Britain’s New European newspaper is a publishing experiment: a pop-up newspaper aimed exclusively at the 48% of the country’s citizens who voted in the Brexit referendum to remain in the UK.

Conceived and launched in just nine days, the “pop-up” was initially scheduled for a four-issue run when it launched in July. But the paper’s success triggered a longer run, which continues today. The New European is published by Archant, a Norwich-based publishing company with several regional daily papers.

“Sales are better than we had anticipated and it provides us with some confidence that we were right to put out a publishing vehicle based on a zeitgeist,” Archant chief executive Jeff Henry told The Guardian. “Some have said print is dead. No it’s most certainly not. It has made money from the get-go. It is a profitable endeavor.”

The New European’s success is all the more notable considering the UK’s current media landscape. Last year, the country’s newspaper industry saw print advertising drop by £155 million. Globally, print advertising is expected to drop 8.7% is 2016. Titles including the Daily Mail and the Sun have reported heavy losses in 2016, while the Independent and InStyle have both shuttered their print editions this year, shifting to focus on digital.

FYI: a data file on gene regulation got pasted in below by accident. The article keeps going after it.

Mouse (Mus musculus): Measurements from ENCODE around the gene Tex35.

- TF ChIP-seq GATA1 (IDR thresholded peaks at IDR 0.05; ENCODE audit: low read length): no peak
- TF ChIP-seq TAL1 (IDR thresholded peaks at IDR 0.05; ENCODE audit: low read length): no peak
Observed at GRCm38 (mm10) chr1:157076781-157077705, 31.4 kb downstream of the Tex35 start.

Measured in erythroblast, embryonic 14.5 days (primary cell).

In light of this publishing climate, it’s surprising that the New European not only met, but exceeded its sales targets in a relatively short period of time. Executives credit its success to the shockwaves of the Brexit vote, a uniquely polarizing and emotional moment in politics for the country.

“You don’t need a £5 million marketing budget and a three-year plan to get a product into the nation’s mindset if the topic is strong enough,” Matt Kelly, the New European’s editor, told the Guardian. “It is definitely a product of the moment…. That’s the heart of this idea of pop-up publishing.”

By launching as a pop-up, the paper’s lean overhead allowed it to move quickly to capitalize on Brexit fervor. According to Business Insider, Archant is considering adapting the pop-up model to tackle other events that play out on a national scale, such as a Christmas-themed TV listings guide.

In an increasingly polarized climate, pop-up print media offers a new way to connect with a strongly identified consumer group. With its success, the New European also demonstrates that print media still offers room to experiment, even in an era of declining relevance.

For more insight on today’s politicized consumers, check back for The Political Consumer, our trend report coming next week.

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